Seems simple enough, especially when the truth you’re referring to doesn’t carry significant implications: “Yes, it’s true that I like BBQ ribs (mmm, ribs…)”, or “Yes, it’s true that 2+2=4”.  Or there are truths that can have significant and immediate consequences if ignored: ”No, gravity does not apply to MEeeeeeeee…__!”  Truth objections of this sort tend to be short lived and self-limiting.  These are examples of what I would call “small t” truths.

But what about “capital T” Truth?  By that I mean universal, foundational Truth that transcends time, location, culture, and people.  Truth that does not change, regardless of circumstances.  To be sure, physical laws such as gravity could be classified this way, but I’m interested in Truth that relates to human thoughts and behavior.  Truth that pertains to who we are as human beings.  Truth that carries significantly more weight and importance than our likes and dislikes, answers to math problems, or even effects of physical laws.  Truth that is Truth whether we like it (or believe it) or not.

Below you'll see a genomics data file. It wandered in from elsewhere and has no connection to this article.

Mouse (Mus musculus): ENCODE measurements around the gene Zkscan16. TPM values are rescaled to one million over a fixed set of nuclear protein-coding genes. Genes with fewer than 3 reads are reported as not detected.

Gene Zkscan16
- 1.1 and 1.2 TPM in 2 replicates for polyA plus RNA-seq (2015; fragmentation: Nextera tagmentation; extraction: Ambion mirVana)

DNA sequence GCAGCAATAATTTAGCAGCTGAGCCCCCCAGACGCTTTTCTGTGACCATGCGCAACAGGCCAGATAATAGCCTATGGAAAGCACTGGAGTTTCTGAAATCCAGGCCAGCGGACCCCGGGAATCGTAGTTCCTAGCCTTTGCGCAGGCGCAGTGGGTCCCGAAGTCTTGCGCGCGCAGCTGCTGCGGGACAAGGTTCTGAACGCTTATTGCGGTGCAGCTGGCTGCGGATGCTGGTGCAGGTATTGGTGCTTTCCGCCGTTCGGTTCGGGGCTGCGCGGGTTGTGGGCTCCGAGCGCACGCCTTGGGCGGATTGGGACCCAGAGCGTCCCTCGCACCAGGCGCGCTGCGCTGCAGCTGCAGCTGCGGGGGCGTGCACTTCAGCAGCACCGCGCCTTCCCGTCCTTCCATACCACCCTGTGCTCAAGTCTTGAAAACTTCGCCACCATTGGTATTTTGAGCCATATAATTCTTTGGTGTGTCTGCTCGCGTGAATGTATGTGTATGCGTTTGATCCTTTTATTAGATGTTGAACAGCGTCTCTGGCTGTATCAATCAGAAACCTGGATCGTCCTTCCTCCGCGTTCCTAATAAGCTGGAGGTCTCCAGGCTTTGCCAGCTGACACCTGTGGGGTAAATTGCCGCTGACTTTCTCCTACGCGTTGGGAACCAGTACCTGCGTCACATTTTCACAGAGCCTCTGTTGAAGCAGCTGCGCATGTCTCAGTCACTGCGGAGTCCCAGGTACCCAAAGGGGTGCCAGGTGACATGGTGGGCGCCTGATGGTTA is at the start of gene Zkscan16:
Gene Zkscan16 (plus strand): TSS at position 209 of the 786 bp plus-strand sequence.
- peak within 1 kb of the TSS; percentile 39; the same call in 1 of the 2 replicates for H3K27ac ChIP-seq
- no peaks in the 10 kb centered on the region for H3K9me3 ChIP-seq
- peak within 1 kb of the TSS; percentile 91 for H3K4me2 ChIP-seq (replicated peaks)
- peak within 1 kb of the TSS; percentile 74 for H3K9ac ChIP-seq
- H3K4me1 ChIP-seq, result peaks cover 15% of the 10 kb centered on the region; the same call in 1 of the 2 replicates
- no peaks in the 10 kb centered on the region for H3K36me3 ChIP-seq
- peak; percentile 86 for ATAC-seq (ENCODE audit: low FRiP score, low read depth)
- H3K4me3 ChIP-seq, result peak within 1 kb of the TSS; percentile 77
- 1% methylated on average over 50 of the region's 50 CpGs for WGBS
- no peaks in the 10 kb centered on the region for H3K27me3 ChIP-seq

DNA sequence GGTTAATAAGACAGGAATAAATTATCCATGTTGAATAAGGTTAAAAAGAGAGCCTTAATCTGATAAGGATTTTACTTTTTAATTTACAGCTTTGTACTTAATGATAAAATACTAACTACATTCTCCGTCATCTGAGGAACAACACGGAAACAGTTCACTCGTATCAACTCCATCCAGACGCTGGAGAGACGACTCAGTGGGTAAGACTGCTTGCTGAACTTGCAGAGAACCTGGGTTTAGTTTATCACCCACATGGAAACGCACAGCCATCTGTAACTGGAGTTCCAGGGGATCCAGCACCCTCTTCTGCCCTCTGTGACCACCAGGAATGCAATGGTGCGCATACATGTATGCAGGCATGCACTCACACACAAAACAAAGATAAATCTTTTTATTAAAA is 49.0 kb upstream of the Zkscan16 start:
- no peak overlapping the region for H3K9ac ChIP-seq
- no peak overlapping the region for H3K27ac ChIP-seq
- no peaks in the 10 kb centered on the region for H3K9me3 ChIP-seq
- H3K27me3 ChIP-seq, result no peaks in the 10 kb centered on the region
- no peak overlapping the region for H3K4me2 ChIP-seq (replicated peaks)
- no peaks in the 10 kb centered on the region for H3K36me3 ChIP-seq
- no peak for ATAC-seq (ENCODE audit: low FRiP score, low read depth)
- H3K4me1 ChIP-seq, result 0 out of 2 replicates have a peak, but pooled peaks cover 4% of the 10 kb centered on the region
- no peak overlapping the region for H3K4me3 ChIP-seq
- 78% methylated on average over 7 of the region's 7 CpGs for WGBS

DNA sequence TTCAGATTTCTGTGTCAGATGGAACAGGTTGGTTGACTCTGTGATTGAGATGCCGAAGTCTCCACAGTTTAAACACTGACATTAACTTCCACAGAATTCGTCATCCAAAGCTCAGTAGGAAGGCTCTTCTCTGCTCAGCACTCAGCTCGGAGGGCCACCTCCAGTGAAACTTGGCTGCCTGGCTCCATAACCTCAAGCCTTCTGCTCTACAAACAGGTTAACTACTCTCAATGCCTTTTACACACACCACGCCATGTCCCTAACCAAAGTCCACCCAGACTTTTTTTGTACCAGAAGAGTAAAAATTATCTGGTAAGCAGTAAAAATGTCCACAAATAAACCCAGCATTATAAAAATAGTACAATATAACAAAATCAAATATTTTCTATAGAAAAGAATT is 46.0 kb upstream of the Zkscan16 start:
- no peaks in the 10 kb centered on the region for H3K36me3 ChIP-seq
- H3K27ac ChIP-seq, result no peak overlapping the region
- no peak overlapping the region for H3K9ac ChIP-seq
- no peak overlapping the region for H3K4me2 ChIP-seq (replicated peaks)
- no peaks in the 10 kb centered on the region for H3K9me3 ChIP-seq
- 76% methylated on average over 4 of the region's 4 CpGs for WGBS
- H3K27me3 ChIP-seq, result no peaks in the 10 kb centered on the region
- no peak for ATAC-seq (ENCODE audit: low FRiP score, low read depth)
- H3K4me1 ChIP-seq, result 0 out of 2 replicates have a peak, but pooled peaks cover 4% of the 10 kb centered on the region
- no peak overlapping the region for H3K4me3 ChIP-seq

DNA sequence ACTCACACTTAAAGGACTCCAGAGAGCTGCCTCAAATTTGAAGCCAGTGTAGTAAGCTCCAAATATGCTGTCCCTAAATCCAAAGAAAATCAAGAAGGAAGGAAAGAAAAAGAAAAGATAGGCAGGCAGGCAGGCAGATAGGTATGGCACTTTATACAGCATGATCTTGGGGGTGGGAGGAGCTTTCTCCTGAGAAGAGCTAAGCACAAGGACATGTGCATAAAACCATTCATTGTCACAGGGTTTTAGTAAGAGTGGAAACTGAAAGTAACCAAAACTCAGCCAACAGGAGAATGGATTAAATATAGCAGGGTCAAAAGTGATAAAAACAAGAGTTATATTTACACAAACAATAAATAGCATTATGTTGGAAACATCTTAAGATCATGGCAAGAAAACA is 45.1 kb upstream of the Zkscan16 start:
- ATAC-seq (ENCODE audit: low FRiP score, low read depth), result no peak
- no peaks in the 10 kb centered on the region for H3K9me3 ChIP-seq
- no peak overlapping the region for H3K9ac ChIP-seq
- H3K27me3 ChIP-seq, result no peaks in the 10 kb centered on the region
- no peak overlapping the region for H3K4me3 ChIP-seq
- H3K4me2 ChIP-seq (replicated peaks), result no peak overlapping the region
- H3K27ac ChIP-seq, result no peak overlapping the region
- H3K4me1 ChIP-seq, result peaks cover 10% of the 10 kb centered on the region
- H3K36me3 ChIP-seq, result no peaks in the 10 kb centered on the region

Does such Truth exist?

Well, let’s look at who we are as human beings.  As I see it, there are only two possible scenarios.

Either:

–          1) We humans were created by an all powerful, all knowing, sovereign God.

or

–          2) We’re simply the result of a series of cosmic organic accidents.